The Cougars' first trip to the regional semifinals has brought Bennett back to Charlotte, where he played for parts of three seasons in the mid-1990s with the NBA's Hornets. He credited that experience for helping to shape his coaching philosophy.
The Hornets drafted Bennett in the second round in 1992 out of Wisconsin-Green Bay, and he averaged 3.5 points in 152 games from 1992-94 before a foot injury ended his career.
Among Bennett's most vivid memories of his years in Charlotte: mobbing Alonzo Mourning after his shot with 0.4 seconds left against Boston in the 1993 playoffs gave the Hornets their first postseason series victory in franchise history; going head-to-head with Muggsy Bogues in practice and routinely playing before sellout crowds at the since-demolished Charlotte Coliseum that embraced the city's first major professional sports team.
"The memories I have of just, night in and night out, playing in front of that crowd, getting to know (teammates Dell Curry, Alonzo Mourning and Larry Johnson) and just making the playoffs and being an up-and-coming team. It was real special," he said.
FULL CIRCLE: David Padgett left Kansas for Louisville the year after coach Roy Williams bolted for North Carolina. Now the Cardinals' big man might wind up playing against him this weekend.
When Padgett opted to transfer after his freshman season with the Jayhawks in 2003-04, one of the schools he considered was North Carolina.
"I loved him when I was recruiting him, because he was a big guy who could run, who could catch, who could pass, who had savvy," Williams said. "I think he's showing all of those things now."
During four seasons at Louisville, Padgett fought through multiple injuries -- including a broken kneecap earlier this season -- to become a unanimous all-Big East selection.
"Coach Williams and I have always had a great relationship, and I have great respect for him," Padgett said. "But it was just one of those situations where I felt that Louisville was going to be a better spot for me overall. It's just where I chose to go."
ROAD TRIPPING: Tennessee might have had some semblance of home-court advantage this weekend at Charlotte Bobcats Arena -- that is, if the top-seeded Tar Heels weren't also here.
Much has been made of North Carolina's proximity to its regional site. But they're just one of three teams here that have campuses located within a day's drive of the Charlotte area. Tennessee's campus in Knoxville is about 250 miles away, and Louisville is 500 miles northwest of the city.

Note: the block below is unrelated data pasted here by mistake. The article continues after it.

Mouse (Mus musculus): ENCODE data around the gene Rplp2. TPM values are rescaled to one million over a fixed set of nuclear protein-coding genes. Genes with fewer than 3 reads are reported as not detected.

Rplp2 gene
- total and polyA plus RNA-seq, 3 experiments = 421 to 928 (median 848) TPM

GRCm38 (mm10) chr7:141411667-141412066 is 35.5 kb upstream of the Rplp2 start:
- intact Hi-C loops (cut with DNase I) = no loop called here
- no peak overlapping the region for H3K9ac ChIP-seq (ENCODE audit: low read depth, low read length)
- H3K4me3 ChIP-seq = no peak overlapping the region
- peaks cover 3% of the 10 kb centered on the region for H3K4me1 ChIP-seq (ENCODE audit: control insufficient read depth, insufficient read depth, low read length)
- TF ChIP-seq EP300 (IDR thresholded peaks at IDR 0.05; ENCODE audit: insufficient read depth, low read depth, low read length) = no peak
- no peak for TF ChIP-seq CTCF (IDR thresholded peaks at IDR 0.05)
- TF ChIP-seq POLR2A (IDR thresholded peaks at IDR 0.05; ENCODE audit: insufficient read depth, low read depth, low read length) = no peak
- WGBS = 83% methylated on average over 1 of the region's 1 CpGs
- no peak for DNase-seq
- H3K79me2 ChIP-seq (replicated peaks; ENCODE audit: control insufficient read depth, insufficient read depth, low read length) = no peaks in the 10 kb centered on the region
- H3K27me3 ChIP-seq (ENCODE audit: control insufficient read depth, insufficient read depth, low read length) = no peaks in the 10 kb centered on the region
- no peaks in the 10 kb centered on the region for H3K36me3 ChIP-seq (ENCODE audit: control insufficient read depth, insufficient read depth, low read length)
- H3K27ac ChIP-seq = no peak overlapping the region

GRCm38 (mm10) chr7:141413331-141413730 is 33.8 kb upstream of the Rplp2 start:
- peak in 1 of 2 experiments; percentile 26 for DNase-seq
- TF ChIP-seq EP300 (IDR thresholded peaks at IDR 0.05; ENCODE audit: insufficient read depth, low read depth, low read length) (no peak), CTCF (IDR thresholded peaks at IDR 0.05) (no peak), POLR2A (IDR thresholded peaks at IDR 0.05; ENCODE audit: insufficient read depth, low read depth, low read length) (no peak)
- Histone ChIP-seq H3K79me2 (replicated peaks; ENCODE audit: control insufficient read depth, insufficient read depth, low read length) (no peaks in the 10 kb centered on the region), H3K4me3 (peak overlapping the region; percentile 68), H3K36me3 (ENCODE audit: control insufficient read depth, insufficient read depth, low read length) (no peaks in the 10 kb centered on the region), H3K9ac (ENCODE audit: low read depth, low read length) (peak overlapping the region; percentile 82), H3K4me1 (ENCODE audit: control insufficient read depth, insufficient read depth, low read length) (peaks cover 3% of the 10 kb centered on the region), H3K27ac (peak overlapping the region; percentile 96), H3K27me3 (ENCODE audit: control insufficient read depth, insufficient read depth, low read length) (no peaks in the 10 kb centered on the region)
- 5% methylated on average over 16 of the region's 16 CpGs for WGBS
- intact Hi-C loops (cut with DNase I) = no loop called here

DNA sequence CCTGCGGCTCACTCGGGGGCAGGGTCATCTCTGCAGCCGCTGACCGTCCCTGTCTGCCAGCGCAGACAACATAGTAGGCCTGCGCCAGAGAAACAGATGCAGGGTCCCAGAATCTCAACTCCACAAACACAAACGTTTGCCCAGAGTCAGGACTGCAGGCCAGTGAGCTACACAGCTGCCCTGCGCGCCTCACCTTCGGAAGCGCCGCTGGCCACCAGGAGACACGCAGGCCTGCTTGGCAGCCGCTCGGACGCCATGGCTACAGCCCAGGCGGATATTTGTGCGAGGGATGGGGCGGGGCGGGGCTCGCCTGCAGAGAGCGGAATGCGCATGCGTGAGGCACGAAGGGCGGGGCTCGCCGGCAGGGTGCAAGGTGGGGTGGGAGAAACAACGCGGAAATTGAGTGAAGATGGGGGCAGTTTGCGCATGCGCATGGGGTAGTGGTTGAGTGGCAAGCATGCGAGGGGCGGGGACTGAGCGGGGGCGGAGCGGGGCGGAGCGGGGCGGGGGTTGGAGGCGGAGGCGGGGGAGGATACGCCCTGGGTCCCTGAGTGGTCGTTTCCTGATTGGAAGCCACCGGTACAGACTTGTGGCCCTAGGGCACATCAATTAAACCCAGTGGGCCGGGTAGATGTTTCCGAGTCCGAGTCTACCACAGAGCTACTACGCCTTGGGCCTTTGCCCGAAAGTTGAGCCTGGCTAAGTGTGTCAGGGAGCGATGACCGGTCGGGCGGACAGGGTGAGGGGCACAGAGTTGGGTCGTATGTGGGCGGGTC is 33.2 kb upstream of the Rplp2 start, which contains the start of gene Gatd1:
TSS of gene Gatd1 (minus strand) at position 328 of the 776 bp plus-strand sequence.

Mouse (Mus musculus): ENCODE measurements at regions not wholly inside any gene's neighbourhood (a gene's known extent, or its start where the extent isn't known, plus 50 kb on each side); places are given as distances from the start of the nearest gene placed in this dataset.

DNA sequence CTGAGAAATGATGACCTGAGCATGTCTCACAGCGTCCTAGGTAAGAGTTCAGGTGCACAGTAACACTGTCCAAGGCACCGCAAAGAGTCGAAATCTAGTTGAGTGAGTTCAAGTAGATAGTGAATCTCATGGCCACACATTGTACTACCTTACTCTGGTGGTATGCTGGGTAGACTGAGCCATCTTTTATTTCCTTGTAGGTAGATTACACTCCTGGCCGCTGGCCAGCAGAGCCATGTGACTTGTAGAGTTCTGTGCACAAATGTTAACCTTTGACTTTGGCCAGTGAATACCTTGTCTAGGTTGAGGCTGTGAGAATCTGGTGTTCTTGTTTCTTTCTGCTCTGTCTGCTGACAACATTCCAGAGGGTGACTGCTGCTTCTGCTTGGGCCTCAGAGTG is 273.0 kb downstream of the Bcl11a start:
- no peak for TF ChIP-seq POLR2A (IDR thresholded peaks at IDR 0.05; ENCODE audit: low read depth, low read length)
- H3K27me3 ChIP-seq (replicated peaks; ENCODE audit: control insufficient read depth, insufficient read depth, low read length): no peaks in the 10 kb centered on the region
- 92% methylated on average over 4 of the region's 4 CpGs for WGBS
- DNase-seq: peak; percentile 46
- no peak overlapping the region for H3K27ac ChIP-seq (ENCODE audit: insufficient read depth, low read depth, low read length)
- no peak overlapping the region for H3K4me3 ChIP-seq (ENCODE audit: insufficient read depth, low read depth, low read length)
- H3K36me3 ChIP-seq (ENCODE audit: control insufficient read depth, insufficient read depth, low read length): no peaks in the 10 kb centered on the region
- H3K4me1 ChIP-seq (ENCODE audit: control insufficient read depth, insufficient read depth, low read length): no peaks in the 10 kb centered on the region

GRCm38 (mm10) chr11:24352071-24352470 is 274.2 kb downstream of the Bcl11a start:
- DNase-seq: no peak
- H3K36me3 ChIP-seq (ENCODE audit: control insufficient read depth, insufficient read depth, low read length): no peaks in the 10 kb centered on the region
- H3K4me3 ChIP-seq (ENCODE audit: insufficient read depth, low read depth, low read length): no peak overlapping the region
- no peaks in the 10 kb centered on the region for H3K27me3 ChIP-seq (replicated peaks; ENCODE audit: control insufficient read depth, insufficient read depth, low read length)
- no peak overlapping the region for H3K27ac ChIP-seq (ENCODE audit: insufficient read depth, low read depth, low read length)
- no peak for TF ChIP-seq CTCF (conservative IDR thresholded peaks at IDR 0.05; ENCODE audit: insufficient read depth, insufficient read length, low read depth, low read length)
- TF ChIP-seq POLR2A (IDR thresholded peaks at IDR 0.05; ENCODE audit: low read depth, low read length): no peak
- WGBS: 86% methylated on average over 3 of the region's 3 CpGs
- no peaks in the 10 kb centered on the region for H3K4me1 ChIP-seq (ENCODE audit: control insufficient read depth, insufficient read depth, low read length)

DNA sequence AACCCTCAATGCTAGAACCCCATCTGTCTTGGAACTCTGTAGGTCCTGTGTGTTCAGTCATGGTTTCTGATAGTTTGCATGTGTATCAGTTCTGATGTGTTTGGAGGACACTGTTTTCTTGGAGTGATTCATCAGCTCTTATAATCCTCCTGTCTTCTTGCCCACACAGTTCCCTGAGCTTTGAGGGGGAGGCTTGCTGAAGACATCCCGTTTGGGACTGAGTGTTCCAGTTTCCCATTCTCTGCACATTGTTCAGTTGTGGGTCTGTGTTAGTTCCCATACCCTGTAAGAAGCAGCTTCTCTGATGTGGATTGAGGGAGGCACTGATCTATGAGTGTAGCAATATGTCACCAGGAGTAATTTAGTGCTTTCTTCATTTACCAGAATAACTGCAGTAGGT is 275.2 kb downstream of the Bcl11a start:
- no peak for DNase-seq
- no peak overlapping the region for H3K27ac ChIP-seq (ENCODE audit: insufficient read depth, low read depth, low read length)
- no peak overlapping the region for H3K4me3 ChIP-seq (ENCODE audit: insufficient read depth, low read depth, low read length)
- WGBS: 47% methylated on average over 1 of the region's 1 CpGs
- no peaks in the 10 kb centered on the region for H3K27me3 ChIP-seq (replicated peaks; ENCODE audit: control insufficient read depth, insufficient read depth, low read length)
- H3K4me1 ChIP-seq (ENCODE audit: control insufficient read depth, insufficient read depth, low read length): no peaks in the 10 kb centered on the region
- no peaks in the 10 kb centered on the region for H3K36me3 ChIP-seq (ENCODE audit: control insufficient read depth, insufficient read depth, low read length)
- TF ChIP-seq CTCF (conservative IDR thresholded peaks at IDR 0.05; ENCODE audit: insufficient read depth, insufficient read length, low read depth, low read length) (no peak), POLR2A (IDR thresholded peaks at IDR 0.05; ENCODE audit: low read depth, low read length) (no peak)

Volunteers coach Bruce Pearl isn't a big believer in home-court advantage at this stage of the tournament, anyway.
"I don't think the crowd is going to do anything to intimidate Washington State, Louisville or Tennessee at this point," Pearl said. "We could play in Nashville, and there may be a few more folks in orange, and it could get hyped and it could catch fire. But it wouldn't intimidate a team that we're playing against."
CRIKEY!: Plenty of accolades have been showered upon North Carolina star forward Tyler Hansbrough this season. Washington State's Aron Baynes came up with a new one.
The Cougars' center, a native of Australia, likened Hansbrough to "a thrashing croc in the paint down there."
That comparison wasn't lost on Tar Heels point guard Ty Lawson.
"I can see why he says that -- I watch the 'Crocodile Hunter,"' Lawson quipped. "I've seen him thrashing, so I can see where he gets that from."
LAYUPS: One of Williams' concerns during the subregional in Raleigh was the large NCAA sticker at midcourt that he blamed for causing some players to slip. That won't be an issue here this weekend: logos and other floor markings are painted on the new court. ... Washington State's regional semifinal against the Tar Heels will be the school's first game in the state of North Carolina.